This question of religious epiphany struck me at the oddest moment. I was lying on a gurney just outside the O.R. at The Transplant Center. The time was late evening. I remember lying there listening to the banter between the surgical nurses and other personnel. Why won’t my attention act right? What? What did they say? I felt I was moving in and out of the conversation; my mind wandered back to earlier.

I’d been prepped for surgery by a big seasoned nurse who had no shame at all. Honest to God, you’d have thought I was a piece of pork being prepped for a bar-b-que pit. “Turn over, spread your legs, you’re such a baby, there ain’t no reason to be shy now … you ain’t got noth’n I ain’t never seen before, … don’t you get none of that on my clean sheets, … you ain’t never give yourself an enema?

GIVE me that!”

What were they saying … something about a party? I kept wanting to become part of the conversation; but I was like … the “invisible one.” Lying there with IV’s hanging out of my arm, no clothes on except that sheet, my head in a nylon bag … Hell, I wanted to go to a party. My thoughts were bounding like jack rabbits. It sounds like a great idea to me. It was probably just the premeds kicking in. … What was that about a thong?

Lights turned on. I was being rolled into the operating room, with a gallery, I might add. Being I was at a university teaching hospital, they had asked if I would sign a waiver so any intern interested in liver transplantation could watch. I figured it may be interesting to look at people that were looking at me ─ anything for science. Everything had happened so fast since I got to the hospital, I would have signed anything. And then, there was that prep nurse … jeeze ─ talk about irony. I was rolled around and jostled up next to the operating table and: “1-2-3” hoisted across, then gently arranged on, what kind of table is this? It was like being laid on a piece of stainless steel with an enormous rise in the center about lower mid-backbone. One of the surgeons introduced himself and his team to me. He asked me a few basic questions: “do you know where you are, do you know why you’re here, and are you comfortable?” “Comfortable?” I remember asking. No, I wasn’t comfortable. I would find out later after surgery that the table used was specially shaped to maximize the opening of the torso after they cut across the abdomen. They would then use a special medical hoist to lift and separate the ribcage. I figured it was kind of like opening up a “top fuel” dragster, so they could get at whatever they wanted to change out. And, then there were all those folks up there in the gallery. I wanted to wave, but … no, no sense in being my normal smart-ass self now. I did however look at a guy working at a shallow basin nearby, and the surgeon who was talking with me said that the newly acquired organ they were about install was “a good fit, and it would serve me well.” I was then draped, masked, and drawn on.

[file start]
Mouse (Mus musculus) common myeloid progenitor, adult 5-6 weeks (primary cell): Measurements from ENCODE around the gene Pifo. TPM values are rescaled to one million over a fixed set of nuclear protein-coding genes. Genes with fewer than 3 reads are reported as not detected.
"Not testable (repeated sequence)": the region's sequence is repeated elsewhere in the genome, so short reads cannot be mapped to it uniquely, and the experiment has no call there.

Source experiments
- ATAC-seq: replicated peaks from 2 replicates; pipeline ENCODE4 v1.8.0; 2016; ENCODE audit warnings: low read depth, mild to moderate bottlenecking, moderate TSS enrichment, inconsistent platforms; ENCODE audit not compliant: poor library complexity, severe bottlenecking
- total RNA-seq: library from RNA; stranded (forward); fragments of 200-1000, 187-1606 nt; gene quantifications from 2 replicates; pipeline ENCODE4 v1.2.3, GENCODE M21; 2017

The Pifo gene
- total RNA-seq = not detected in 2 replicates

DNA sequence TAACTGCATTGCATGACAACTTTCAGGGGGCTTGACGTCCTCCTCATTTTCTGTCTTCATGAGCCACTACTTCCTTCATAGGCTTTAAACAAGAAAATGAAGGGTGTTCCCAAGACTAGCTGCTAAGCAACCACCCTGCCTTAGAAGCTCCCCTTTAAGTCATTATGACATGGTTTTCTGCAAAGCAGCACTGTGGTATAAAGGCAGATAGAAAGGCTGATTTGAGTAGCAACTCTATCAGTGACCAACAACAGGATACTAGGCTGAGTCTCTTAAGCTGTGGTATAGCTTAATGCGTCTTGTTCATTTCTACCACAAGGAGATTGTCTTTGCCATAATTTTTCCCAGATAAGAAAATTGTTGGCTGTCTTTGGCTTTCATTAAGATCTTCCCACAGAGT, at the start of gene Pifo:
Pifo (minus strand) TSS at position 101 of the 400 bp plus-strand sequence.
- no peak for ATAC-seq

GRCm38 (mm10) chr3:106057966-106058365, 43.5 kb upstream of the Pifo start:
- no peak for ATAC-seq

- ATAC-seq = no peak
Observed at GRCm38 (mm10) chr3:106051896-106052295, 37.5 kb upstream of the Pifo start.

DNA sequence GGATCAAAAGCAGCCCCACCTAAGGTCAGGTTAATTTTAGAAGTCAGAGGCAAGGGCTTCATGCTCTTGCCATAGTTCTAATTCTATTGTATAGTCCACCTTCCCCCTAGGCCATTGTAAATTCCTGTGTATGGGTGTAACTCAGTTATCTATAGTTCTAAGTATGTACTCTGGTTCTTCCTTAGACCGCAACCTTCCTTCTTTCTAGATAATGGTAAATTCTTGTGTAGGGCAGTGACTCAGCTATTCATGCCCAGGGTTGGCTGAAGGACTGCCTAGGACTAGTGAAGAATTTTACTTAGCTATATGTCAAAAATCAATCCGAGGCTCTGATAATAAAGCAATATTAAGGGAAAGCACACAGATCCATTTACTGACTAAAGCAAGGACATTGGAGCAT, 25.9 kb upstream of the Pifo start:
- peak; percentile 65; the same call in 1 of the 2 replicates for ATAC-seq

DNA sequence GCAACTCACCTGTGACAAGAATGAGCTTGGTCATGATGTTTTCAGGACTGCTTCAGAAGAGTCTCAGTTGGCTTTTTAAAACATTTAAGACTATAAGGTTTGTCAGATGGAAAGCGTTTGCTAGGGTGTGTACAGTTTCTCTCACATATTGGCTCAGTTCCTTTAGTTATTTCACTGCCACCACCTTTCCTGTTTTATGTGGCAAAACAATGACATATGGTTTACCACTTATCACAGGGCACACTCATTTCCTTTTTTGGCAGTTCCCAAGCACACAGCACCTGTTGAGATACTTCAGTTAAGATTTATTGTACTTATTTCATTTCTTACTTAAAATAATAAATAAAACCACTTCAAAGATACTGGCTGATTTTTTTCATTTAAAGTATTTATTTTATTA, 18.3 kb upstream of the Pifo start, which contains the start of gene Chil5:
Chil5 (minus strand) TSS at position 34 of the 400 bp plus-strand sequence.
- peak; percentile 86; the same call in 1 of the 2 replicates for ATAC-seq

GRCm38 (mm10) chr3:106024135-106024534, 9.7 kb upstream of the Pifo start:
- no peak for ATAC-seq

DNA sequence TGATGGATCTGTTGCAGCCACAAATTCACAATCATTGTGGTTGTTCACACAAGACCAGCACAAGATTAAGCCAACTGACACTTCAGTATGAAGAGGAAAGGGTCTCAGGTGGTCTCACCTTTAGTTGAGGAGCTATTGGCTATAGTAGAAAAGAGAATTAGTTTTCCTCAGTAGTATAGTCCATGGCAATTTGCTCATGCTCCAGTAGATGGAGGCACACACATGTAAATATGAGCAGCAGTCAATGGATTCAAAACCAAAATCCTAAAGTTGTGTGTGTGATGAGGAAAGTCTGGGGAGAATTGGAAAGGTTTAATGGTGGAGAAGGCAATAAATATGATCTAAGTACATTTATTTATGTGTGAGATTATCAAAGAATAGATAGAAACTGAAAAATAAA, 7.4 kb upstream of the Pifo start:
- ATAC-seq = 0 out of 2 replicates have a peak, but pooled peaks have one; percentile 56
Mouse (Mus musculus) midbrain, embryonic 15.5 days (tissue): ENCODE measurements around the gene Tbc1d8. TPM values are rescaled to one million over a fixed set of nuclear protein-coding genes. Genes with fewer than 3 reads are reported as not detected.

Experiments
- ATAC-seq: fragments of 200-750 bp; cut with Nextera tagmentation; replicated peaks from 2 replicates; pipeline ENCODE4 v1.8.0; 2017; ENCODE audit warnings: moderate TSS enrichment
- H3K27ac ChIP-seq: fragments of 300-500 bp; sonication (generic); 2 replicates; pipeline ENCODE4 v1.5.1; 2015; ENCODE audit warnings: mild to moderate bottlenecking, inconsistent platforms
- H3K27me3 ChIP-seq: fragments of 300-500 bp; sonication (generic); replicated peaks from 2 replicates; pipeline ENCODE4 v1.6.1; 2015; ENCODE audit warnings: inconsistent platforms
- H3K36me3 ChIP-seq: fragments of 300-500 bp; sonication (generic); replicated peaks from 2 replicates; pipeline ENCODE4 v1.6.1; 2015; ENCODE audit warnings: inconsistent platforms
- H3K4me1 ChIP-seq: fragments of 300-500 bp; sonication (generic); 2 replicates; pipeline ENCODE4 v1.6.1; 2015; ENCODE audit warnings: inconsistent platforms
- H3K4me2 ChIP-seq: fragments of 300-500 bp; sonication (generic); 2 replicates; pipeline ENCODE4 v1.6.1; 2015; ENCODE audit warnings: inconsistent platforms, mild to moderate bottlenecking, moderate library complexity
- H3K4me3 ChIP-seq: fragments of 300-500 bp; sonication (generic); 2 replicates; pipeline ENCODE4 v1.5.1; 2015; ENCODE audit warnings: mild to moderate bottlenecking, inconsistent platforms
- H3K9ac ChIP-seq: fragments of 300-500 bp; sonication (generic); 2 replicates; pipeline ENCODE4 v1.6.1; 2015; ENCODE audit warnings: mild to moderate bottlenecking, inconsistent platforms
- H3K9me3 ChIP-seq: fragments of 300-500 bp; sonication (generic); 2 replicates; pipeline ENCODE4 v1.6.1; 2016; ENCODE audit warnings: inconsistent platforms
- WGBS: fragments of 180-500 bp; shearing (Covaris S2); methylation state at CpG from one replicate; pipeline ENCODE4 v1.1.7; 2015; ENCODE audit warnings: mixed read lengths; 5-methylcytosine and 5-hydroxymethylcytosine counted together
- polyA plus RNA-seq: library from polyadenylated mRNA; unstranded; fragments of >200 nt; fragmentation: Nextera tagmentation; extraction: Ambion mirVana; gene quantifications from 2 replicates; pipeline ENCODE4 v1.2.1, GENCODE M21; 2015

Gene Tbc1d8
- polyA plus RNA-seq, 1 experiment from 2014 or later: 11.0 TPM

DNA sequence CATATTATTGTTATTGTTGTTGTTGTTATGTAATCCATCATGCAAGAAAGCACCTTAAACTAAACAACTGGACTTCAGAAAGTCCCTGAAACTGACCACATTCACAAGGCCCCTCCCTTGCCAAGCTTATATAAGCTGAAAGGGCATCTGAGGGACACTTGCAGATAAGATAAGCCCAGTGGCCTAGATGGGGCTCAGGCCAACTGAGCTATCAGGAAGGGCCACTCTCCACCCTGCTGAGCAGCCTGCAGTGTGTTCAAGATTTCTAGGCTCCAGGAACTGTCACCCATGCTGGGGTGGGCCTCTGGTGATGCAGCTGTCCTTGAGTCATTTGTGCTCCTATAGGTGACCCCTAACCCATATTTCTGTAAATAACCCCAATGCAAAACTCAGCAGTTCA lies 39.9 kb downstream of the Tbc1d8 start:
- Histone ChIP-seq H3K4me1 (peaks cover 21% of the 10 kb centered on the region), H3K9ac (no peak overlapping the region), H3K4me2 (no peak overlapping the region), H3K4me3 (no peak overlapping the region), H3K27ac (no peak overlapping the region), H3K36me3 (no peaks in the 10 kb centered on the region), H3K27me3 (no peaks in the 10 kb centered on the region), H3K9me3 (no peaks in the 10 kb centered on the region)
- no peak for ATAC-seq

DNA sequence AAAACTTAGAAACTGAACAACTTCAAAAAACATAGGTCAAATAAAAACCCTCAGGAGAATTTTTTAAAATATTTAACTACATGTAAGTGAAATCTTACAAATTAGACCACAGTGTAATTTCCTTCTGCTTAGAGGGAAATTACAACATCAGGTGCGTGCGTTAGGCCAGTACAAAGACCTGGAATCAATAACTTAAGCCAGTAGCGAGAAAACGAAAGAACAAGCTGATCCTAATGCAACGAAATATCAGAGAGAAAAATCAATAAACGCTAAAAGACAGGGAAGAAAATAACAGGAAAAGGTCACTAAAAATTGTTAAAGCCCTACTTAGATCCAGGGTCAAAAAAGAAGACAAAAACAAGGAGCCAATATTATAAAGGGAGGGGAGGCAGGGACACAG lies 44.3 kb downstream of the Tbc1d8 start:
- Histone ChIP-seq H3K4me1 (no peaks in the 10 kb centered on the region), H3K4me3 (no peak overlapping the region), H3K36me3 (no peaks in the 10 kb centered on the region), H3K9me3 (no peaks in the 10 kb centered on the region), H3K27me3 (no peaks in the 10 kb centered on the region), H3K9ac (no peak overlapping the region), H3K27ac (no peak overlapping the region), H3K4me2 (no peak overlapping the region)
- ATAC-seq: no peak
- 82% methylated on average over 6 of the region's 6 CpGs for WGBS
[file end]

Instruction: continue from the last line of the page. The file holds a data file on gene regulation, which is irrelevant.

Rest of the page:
So, with that, we were ready. It was show-time. The young nurse that had been outside talking about the party leaned over me and told me she would be doing the catheter. How weird. Then, with a little snicker, she whispered that she was wearing a bright red thong … What… not now!

* * *

Is somebody crying? I can’t quite figure out … is somebody crying? I remember it was dark and I kept hearing that crying and it was so far away. I figured someone had died. Hell, maybe it’s me. … Is somebody crying?

* * *

George …George … can you hear me?”

Now, who the hell is that? … Yeah, I can hear you. Why is it so dark? Where is that voice coming from? The voice I heard was close ─ wasn’t it? My mind could hear him. Why couldn’t he hear me?

George … can you hear me? Try to open your eyes. I’m John, your nurse.”

Thirsty! My lips felt like … parched and cracked … like those river beds you see in Africa during the dry season … parched and cracked.

Here, try this.”

There was that voice again. Who is that?

John, whoever he was, had placed something damn cold, ice on my lips. My mind wouldn’t let me open my eyes … it’s so dark, the ice … wonderful. That ice cube was the best tasting ever. Talk about bliss.

George, you’re in ICU and you came through the surgery really well.”

Why is it so dark? Why can’t I see you? That ice is … awe-man … give me some, “More.”

Not so fast … easy … a little bit at a time.”

I think I’ll leave my eyes closed. … Yuk! “What was that?”

What was what?”

That’s not what I had before. “What is that? …Yuk!” Bitter … so bitter. I didn’t know what he gave me but, it wasn’t like the last. I think he was just messing with me. I never did find out.